- The Reserve Bank of New Zealand raised the Official Cash Rate by 50 basis points to 2.0% and pointed to swift monetary tightening ahead.
- Stabilizing inflation is the central bank’s priority as rising inflation expectations risk triggering persistent price pressures.
- The central bank expects the policy rate to reach 3.4% by the end of the year; we foresee another 50 bps increase in July, followed by a more gradual hiking path through the rest of the year.
The Reserve Bank of New Zealand’s (RBNZ) Monetary Policy Committee increased the Official Cash Rate (OCR) by 50 basis points to 2.00% following the May 25 policy meeting (chart 1), in line with expectations. The RBNZ has raised the benchmark interest rate by a total of 175 bps since the beginning of the hiking cycle in October 2021, and more rate increases are in sight. The Committee highlighted that monetary conditions need to be tightened “more and sooner” to meet the central bank’s goals of price stability and maximum sustainable employment. Moreover, the RBNZ sees that hiking more aggressively now builds policy buffers for the future given global economic uncertainties.
The RBNZ published an updated Monetary Policy Statement today and revised the forecast for the OCR notably higher. It foresees the key rate reaching 3.4% by the end of this year vs. the February projection of 2.2%. The policy rate is expected to rise further in the first half of 2023, reaching the cyclical peak of 3.9% by June. In contrast, the RBNZ’s February assessment depicted the OCR reaching a peak of 3.4% in Q3 2024. The main driver of the RBNZ’s shift to a more aggressive monetary tightening trajectory is the country’s inflation outlook. Indeed, RBNZ Governor Adrian Orr noted that in the context of rising inflation expectations and the risk of inflation becoming persistent, “we have to risk doing too much too soon, rather than risk doing too little too late”. Accordingly, we assess that another 50 bps hike will be implemented in July.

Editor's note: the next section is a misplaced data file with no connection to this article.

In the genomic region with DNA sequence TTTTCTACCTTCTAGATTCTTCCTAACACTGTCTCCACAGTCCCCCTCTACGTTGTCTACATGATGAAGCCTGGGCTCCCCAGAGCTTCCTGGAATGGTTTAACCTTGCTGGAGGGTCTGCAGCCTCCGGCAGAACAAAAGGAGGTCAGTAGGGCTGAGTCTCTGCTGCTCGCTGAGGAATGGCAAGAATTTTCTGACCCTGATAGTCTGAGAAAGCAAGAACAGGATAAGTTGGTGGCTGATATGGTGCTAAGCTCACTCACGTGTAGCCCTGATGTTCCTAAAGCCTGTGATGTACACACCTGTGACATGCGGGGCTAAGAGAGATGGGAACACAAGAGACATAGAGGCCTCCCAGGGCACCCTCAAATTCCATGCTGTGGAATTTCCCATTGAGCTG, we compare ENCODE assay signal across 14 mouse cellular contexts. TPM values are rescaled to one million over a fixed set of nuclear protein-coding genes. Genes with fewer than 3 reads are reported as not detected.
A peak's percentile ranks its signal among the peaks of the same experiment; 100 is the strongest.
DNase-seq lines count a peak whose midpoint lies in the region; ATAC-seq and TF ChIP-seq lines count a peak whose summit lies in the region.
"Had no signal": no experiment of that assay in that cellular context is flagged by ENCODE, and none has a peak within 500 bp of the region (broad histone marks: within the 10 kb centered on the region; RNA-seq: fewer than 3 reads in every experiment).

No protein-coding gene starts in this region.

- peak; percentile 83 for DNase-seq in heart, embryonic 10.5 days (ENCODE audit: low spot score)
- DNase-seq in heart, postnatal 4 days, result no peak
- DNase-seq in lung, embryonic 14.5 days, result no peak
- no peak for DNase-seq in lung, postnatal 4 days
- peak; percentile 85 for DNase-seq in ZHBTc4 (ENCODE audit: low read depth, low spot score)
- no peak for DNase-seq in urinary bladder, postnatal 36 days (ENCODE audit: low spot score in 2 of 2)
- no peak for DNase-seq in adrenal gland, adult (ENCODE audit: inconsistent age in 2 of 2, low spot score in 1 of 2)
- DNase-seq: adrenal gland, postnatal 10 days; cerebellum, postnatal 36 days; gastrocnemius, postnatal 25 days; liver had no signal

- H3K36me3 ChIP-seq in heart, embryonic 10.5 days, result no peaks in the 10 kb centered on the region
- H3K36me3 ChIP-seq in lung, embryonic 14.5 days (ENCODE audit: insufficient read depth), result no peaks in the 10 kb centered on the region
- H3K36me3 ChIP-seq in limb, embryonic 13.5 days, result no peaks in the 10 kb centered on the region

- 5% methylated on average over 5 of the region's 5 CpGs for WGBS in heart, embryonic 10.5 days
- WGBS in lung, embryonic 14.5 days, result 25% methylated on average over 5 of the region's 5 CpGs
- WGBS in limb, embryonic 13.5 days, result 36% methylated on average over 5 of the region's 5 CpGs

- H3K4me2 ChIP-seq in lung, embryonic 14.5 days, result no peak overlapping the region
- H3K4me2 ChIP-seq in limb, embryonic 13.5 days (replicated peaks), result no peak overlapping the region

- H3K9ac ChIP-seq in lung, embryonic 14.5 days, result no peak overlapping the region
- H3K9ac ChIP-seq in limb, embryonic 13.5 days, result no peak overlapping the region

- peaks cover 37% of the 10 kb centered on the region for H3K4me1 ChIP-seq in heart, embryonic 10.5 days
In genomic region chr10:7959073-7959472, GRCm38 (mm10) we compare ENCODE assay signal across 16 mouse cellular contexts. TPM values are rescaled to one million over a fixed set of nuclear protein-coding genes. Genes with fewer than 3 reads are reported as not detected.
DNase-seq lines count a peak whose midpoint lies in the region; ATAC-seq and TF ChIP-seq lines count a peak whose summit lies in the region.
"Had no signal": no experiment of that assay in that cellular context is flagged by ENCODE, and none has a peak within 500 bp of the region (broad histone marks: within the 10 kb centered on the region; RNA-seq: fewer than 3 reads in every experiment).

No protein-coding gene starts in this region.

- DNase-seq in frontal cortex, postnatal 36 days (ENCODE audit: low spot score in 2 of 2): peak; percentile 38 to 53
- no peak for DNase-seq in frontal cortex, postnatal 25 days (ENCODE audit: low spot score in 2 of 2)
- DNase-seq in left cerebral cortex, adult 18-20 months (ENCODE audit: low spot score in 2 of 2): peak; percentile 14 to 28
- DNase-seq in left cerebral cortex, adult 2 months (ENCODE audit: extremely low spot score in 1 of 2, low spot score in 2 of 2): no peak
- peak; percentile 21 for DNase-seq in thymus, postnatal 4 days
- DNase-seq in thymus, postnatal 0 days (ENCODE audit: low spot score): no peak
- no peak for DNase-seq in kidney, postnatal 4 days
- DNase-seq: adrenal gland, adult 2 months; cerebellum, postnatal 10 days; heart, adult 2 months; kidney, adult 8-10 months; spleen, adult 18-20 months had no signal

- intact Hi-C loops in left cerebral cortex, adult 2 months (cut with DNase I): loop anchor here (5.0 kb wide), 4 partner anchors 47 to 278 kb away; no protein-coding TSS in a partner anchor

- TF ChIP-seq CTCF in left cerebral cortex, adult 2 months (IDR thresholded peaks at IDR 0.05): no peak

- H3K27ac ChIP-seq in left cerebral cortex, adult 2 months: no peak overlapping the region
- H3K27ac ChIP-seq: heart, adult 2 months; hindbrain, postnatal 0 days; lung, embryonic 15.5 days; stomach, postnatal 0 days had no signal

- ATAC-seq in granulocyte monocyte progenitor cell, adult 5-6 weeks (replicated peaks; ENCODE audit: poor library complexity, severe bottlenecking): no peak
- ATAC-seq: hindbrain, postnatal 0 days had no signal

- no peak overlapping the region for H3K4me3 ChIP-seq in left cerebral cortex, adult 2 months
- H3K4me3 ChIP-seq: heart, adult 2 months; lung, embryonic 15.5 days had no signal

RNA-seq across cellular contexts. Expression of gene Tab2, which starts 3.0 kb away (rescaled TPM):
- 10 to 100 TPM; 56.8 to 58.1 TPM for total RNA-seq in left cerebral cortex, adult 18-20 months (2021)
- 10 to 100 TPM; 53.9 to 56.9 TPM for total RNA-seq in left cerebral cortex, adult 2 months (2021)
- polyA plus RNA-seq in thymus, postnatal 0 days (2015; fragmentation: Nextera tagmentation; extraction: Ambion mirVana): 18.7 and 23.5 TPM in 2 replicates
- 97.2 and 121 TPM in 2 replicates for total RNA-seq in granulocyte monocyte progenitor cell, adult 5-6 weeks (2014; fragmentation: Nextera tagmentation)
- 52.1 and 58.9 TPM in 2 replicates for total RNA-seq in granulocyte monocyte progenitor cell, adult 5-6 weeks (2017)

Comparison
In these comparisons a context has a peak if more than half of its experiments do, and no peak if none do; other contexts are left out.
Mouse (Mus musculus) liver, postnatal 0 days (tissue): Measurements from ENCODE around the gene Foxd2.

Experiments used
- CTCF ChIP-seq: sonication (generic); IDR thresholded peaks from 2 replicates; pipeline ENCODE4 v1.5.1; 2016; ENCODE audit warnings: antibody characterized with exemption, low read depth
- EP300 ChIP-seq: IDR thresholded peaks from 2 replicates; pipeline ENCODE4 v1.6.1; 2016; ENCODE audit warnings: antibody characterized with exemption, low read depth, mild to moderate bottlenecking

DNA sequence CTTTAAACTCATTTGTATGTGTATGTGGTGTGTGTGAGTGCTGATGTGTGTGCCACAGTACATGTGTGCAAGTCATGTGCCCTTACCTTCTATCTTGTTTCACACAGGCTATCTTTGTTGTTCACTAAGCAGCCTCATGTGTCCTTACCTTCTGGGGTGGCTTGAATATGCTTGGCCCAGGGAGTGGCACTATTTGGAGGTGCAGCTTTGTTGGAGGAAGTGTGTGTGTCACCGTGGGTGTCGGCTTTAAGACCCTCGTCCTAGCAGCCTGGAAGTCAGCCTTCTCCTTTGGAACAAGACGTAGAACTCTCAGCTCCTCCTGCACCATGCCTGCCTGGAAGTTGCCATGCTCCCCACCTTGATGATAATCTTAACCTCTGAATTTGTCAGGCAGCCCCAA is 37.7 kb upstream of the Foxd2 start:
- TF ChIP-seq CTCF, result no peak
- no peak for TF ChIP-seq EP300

New Zealand’s inflation has been accelerating notably and is exceeding the RBNZ’s 1–3% inflation target by a significant margin (chart 2). Headline prices rose 6.9% y/y in Q1 following a 5.9% gain in Q4 2021. Price pressures have intensified also at the core level, with the CPI excluding food, household energy, and vehicle fuels increasing by 5.9% y/y in Q1. Prices are rising rapidly on the back of an even contribution of imported inflationary pressures—caused by global commodity prices and supply chain bottlenecks—and domestic price pressures. According to the central bank, tight labour market conditions and associated wage gains, as well as rising housing-related costs are the key sources of domestic inflation. We expect inflation to remain elevated in the medium-term. Tighter monetary conditions and some cooling in economic activity will allow demand-driven price pressures to start easing in the second half of the year, with headline inflation forecasted to close 2022 at slightly above 5% y/y.
New Zealand’s economy is still performing strongly on the back of solid balance sheets of households and businesses, supportive fiscal policy, as well as elevated prices for the nation’s exports. Nevertheless, economic activity is expected to soften somewhat due to global uncertainties, weaker consumer confidence, elevated inflation that is dampening consumers’ spending power, rising interest rates, and lower house prices. We expect New Zealand’s real GDP to grow by around 3% in 2022 following a 5.4% gain last year. Such cooling is welcome, as the RBNZ assesses that employment is currently above its maximum sustainable level. The economy is facing labour shortages, with access to labour being the key constraint on firms’ productive capacity. Accordingly, wage inflation is expected to accelerate further from the 5.3% y/y pace recorded in Q1.
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